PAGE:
“You say everyone’s a racist and everyone’s a Nazi. You even tell the gay people that they are homophobic. Someone filled your head with some really stupid shit, and you’ll throw a tantrum if we disagree with it.”
“Calling All People” ends the album with a call for unity and looting as only the Dayglo Abortions can until Acton’s voice cracks, and he ends the listener’s experience with a laugh, “That was me giving up on it.”
On July 10, the Dayglo Abortions finished their recent tour to support the release of Hate Speech with an intimate show at Revive Game Bar, a venue in the ghost of Harmony Lunch in downtown Waterloo. As the Dayglos were growing, morphing, changing and maintaining over the years, so has this building. It was once the greasiest of greasy spoons, a diner that offered affordably, some might say cheap, priced food and coffee to a crowd of regulars in the heart of a university town. But it wasn’t the sort of restaurant you would see hipsters and students frequenting. If you were local to the Waterloo region, you would have understood that it was out of place in the heart of Waterloo, yet it was comfortable. It felt more like it should have been across the street from the bus station in Kitchener or a blue-collar neighbourhood surrounding one of Kitchener’s dirty old factories.
Times change, fast forward 20 years, and the hip had hit Harmony. Heck, there were even vegan options on the menu, and at night punk rock bands would be thrashing the hell out of that space. It was small, but when the right combination of bands pulled in the fans, it was mighty, even if the sound quality could be hit or miss. But who cares? It was a diner, not a concert hall. Some of the most incredible concerts happen in alternative venues, not venues catering to alternative music, but venues that are legitimate alternatives to prissy concert halls – basements, living rooms, backyards, record stores, bookstores, and restaurants.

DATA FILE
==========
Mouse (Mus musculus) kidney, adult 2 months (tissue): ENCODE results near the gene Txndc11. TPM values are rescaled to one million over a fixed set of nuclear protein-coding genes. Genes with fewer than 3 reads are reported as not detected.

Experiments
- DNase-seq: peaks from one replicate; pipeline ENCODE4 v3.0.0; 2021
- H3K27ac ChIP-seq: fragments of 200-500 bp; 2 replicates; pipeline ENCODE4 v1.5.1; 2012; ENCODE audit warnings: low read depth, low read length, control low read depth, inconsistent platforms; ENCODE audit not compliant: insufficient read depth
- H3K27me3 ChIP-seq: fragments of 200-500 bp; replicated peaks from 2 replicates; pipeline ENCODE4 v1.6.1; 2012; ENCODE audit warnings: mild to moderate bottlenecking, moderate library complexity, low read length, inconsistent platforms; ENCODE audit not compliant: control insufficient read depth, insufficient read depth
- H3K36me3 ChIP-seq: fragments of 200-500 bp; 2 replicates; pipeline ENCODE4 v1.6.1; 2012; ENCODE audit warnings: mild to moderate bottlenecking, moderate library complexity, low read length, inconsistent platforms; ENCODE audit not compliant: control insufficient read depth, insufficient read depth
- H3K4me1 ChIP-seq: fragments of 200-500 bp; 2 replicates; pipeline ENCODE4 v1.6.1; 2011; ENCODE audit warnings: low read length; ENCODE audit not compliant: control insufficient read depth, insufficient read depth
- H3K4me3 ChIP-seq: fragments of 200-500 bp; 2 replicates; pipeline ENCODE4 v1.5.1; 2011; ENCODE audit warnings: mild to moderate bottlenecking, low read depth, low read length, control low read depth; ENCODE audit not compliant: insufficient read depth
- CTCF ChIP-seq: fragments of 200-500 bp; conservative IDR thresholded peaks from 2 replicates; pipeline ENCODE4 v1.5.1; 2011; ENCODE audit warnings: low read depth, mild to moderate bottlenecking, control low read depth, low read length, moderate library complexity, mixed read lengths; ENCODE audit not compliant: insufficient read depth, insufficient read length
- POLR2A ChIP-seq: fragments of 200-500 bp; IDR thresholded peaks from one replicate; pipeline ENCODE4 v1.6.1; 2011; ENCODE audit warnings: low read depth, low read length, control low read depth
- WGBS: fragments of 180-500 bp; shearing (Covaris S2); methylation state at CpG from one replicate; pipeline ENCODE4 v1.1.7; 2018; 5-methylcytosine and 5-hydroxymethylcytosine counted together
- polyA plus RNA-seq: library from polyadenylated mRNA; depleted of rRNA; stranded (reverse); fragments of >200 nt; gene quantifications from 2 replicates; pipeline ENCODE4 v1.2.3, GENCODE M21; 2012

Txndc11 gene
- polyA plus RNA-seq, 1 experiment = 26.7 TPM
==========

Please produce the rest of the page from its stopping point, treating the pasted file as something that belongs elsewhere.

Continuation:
Then COVID killed the action at Harmony. The diner closed but was revived, as, well, aptly enough, Revive Game Bar. Revive isn’t hosting as many shows, but on Sunday, there is live music, and on July 10, the Dayglo Abortions brought their ageless energy to this snug setting.
The night started with a couple of heavy-hitting local bands, Bad Egg and Laager. Both bands blend sludgy, heavy sounds with punk rock ferocity, and they set the mood with their rumbling reverberation and lubricated the sold-out crowd.
Dragged In, which features members of Brutal Youth, pumped up the audience with more melodic punk rock you could almost sing along to, even if the songs were new to you. It was familiar, frantic, and fun with a leopard-skin loincloth kind of intimacy. You knew what you were in for, and it sort of surprised you as well when it bonked you on the head. Bonk, bonk – bonk on the head.
Then it was time for the main event.
While the openers were heating the room, Acton and Bassist Matt Fiorito put fresh strings on the guitars in preparation for the beating they would receive. Roadie Jack said even with that preparation and hammering on the fresh strings to warm them up. They’ve played so hard in the past that they snap the new strings. The Dayglo Abortions may still be playing in small intimate settings, but their dedication to their fanbase shows.
The energy generated on that stage, well, on the floor in the front corner of a restaurant, was equivalent to the power the band had played with just up King Street at Phil’s Grandson’s Place 35 years ago when this reporter was in high school.
With a history of questionable content in their songs, the diversity of the current audience proves a wide swath of Canadians still supports the Abortions.
The set hit hard with classic songs from the albums that shocked the country enough to cause notorious legal issues for Fringe Products in the late 1980s to a half dozen songs from the new album, and they were all ravenously sucked up by the voracious audience. Following two years of being denied live entertainment, audiences seem to be eager for exciting concerts, and the Dayglo Abortions did not disappoint.